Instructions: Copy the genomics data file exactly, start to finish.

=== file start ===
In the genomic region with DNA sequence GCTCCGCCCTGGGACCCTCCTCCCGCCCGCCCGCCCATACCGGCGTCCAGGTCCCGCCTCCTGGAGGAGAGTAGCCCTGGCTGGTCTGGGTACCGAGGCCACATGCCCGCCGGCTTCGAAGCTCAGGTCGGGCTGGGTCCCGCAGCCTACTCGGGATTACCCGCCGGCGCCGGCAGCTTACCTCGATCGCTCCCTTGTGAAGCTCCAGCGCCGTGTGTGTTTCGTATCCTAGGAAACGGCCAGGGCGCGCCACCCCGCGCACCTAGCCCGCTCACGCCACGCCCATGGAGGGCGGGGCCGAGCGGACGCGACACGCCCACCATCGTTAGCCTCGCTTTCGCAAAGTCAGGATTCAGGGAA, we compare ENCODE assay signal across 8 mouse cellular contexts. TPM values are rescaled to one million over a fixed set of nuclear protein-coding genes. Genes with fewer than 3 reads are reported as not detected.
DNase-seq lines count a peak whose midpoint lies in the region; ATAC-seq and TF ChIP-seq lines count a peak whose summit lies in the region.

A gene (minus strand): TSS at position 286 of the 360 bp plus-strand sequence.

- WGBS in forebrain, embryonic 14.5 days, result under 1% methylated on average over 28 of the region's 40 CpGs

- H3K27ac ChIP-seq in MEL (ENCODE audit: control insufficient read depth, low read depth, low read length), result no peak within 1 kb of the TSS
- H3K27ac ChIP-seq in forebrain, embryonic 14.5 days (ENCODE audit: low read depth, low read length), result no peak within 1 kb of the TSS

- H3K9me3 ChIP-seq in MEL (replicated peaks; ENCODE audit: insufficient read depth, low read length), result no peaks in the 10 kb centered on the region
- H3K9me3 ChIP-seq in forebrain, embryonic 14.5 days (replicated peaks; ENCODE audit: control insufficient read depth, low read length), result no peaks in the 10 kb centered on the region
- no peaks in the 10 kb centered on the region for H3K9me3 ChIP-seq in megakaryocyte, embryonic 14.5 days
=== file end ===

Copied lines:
In the genomic region with DNA sequence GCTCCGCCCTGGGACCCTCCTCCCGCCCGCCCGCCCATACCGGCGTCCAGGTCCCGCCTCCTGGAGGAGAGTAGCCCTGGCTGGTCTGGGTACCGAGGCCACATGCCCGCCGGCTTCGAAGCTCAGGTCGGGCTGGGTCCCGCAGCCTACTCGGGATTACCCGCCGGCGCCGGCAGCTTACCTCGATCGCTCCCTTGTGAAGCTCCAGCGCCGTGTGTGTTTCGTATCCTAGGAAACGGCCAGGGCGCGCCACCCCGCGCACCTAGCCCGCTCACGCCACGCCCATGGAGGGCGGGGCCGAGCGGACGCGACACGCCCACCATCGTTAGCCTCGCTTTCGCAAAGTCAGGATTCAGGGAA, we compare ENCODE assay signal across 8 mouse cellular contexts. TPM values are rescaled to one million over a fixed set of nuclear protein-coding genes. Genes with fewer than 3 reads are reported as not detected.
DNase-seq lines count a peak whose midpoint lies in the region; ATAC-seq and TF ChIP-seq lines count a peak whose summit lies in the region.

A gene (minus strand): TSS at position 286 of the 360 bp plus-strand sequence.

- WGBS in forebrain, embryonic 14.5 days, result under 1% methylated on average over 28 of the region's 40 CpGs

- H3K27ac ChIP-seq in MEL (ENCODE audit: control insufficient read depth, low read depth, low read length), result no peak within 1 kb of the TSS
- H3K27ac ChIP-seq in forebrain, embryonic 14.5 days (ENCODE audit: low read depth, low read length), result no peak within 1 kb of the TSS

- H3K9me3 ChIP-seq in MEL (replicated peaks; ENCODE audit: insufficient read depth, low read length), result no peaks in the 10 kb centered on the region
- H3K9me3 ChIP-seq in forebrain, embryonic 14.5 days (replicated peaks; ENCODE audit: control insufficient read depth, low read length), result no peaks in the 10 kb centered on the region
- no peaks in the 10 kb centered on the region for H3K9me3 ChIP-seq in megakaryocyte, embryonic 14.5 days